Before I listened to ten HMHB albums in a row for this piece, I'd have told you that McIntyre, Treadmore And Davitt was my favourite one - the point where their musical ability suddenly caught up with their lyrics. But now, I'd say Trouble Over Bridgwater (2000) was my favourite: it's got more moments of uproarious surprise than any other record they've done. Irk The Purists is a magnificent opener - a hymn to the indiscriminate love of music, featuring a middle eight to the tune of Agadoo that goes "Husker Du, Du, Du / Captain Beefheart, ELO / Chris de Burgh, Sun Ra / Del Amitri, John Coltrane". It's almost a statement of intent for the whole album, which changes styles each song with gleeful abandon, from electro through folk to Dylan pastiche. Look Dad No Tunes may well be their best song of indie band failure, with its magnificent closing response to a new band member - "I think we'd better lerrim in / I heard he's got a theremin." It's Cliched To Be Cynical At Christmas is also extraordinary - you keep listening through all the strings, bells and children's choir waiting for the catch, but apart from the sentiment of the title, there isn't one. And it's followed by a track which depicts the death of Noel Edmonds using a single synthesiser key. It's the closest thing to distilled genius HMHB have made to date, and if you only get one album out of the ten, this is the one to go for.
Since Bridgwater, HMHB's release schedule has settled into a somewhat leisurely pattern: one full album every few years, with six-track EPs filling in the gaps in between. (One of those EPs, 2001's Editor's Recommendation, has been previously mentioned here.) Cammell Laird Social Club, 2002's offering, doesn't do anything massively new with the HMHB formula, but by now they've been going so long that recycled jokes can be looked on as recurring themes. The Light At The End Of The Tunnel (Is The Light Of An Oncoming Train) is another variation on Everything's AOR, as the narrator's girlfriend moves to Notting Hill "where the cocaine is Fair Trade". Another spoken word piece, The Referee's Alphabet, is a highlight, and leads me to suspect that I like the spoken pieces so much partly because Blackwell's voice is as easy on the ear as John Peel's, but also because the haphazard sound mixing on HMHB records sometimes means that words get lost. When they're as complex and allusive as Blackwell's best lyrics tend to be, you need to be able to hear them all.
And so we get to 2005, and their tenth album, Achtung Bono. Like all the others, it's released via the tiny Liverpudlian label Probe Plus, and is packaged with the usual lack of detail - no personnel names, not even a date. But Blackwell is still asking the big questions - "Is your child hyperactive? Or is he, perhaps, a twat?" It's nice to see that he's keeping an eye out for new targets, and Shit Arm, Bad Tattoo gives Pete Doherty the kicking that the junkie waster so richly deserves: "If you're going to quote from the Book of Revelation / Don't keep calling it the Book of Revelations / There's no 's', it's the Book of Revelation / As revealed to St John The Divine / See also Mary Hopkin / She must despair." We also get the flat-out silliness of Joy Division Oven Gloves, the surprisingly poignant celebration of village life that is For What Is Chatteris..., and a Public Information Tune warning you to look out for the Bogus Official ("I don't give a fuck about your missing cat"). It's everything you want from a CD, and a little bit more.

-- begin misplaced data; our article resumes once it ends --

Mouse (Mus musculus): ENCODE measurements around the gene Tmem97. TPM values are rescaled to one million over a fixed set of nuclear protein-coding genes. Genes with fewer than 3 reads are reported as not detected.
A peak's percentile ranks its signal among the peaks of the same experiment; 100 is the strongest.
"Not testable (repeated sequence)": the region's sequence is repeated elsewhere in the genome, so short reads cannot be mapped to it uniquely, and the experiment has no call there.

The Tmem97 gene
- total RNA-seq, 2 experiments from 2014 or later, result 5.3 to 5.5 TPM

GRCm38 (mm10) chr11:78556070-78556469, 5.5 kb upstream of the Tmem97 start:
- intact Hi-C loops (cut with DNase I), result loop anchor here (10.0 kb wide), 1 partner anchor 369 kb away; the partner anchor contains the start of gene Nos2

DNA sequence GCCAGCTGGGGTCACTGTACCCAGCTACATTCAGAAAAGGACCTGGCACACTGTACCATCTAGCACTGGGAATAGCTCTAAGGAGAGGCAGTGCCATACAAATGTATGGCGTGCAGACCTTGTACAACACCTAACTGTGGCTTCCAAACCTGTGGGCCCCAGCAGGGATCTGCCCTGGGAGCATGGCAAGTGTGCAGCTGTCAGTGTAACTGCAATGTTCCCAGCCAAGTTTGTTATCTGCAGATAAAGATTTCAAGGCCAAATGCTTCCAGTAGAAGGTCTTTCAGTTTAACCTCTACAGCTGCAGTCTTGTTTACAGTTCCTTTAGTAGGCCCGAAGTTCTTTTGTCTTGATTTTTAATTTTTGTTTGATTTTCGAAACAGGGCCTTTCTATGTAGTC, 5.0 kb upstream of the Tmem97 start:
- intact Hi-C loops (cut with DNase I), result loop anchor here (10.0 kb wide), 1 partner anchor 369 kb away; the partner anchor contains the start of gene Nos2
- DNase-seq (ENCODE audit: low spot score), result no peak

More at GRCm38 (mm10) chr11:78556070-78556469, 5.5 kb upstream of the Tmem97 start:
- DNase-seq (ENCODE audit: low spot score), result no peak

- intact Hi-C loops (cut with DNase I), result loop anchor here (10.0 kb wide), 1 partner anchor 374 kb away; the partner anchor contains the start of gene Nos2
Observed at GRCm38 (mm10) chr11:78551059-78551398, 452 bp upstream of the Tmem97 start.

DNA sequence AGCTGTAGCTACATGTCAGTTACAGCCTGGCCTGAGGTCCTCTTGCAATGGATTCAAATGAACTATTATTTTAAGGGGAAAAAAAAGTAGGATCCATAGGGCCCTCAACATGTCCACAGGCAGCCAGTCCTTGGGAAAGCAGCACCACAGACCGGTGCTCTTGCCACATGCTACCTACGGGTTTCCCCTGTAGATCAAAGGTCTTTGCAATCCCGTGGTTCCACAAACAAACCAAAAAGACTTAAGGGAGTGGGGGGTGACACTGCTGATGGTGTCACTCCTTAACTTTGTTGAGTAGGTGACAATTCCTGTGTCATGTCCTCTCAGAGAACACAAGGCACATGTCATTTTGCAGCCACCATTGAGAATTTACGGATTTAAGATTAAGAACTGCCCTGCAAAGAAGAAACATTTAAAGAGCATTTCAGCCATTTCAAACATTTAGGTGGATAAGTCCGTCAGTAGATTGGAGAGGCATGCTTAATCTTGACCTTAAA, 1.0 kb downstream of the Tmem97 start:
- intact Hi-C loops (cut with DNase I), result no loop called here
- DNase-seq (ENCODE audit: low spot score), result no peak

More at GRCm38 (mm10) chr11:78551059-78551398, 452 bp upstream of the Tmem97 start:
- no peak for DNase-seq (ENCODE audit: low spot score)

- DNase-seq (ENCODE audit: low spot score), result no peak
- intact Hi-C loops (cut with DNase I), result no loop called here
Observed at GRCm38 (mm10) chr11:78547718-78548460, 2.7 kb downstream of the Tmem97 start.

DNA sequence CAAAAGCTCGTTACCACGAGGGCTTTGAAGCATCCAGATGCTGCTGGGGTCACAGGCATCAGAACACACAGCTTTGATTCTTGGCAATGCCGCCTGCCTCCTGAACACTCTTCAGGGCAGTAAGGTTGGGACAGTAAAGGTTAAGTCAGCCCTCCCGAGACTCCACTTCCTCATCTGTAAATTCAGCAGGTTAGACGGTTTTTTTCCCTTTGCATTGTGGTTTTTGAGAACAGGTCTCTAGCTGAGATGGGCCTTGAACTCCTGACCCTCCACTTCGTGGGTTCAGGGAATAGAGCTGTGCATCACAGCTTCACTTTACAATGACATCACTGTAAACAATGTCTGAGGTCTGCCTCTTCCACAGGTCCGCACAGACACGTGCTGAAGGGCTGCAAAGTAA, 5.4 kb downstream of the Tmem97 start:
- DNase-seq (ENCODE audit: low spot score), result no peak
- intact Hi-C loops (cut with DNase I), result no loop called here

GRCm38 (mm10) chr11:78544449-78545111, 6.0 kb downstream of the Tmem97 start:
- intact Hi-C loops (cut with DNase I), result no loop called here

And so we leave the Half Man Half Biscuit back catalogue, as Achtung Bono closes with revelations about the latest village drama production ("It's a cricketing farce with a thickening plot / Act 1, scene 1, Brenda Blethyn gets shot"). For twenty years, they've been quietly churning out records that mix up high and low culture like nobody else can (I haven't even mentioned the Thomas Hardy references yet), set them to increasingly enjoyable tunes, and leave smiles on the faces of the small number of us who worship them. And long may they continue to be an inspiration to people with far too much time on their hands. Even though I'm currently hoping that isn't going to be me. Being a monkey, and all.
The Half Man Half Biscuit site singlehandedly makes this links section utterly redundant. A fan site that gradually acquired the support of the band itself, it's got everything you need - or rather, it did, until they removed their audio section recently because twats were nicking the John Peel session MP3s and selling CDs of them on eBay. But they're still second to none if you want a reference in an HMHB song explained, and they have a keen eye for those times every couple of years where the band attracts the attention of the press. This year, it's been For What Is Chatteris... that's provoked bemused reactions from local papers.
Probe Plus records have been the home of HMHB since the beginning. Their page on the site inexplicably allows you to hear previews of tracks from This Leaden Pall. Probe Plus can also sell you all the records, albeit only through old-fashioned mail order. [Actual 21st century-style online shop now also available.]
John Peel was a major champion of HMHB in the early days, as you'd expect. Radio 1 still keep a tribute page up in his memory, which is rather lovely. It includes subsections for most of his favourite bands, including HMHB: see when they recorded sessions, and how many of their songs made his Festive 50 every year. (Follow the links on the latter for audio extracts from the Festive 50 tracks.) If you're reading this in December 2005, Uncut magazine has a free John Peel tribute CD, which includes HMHB's Trumpton Riots.
Hunter Mobile Home Brokerage must get some very strange mails from confused HMHB fans.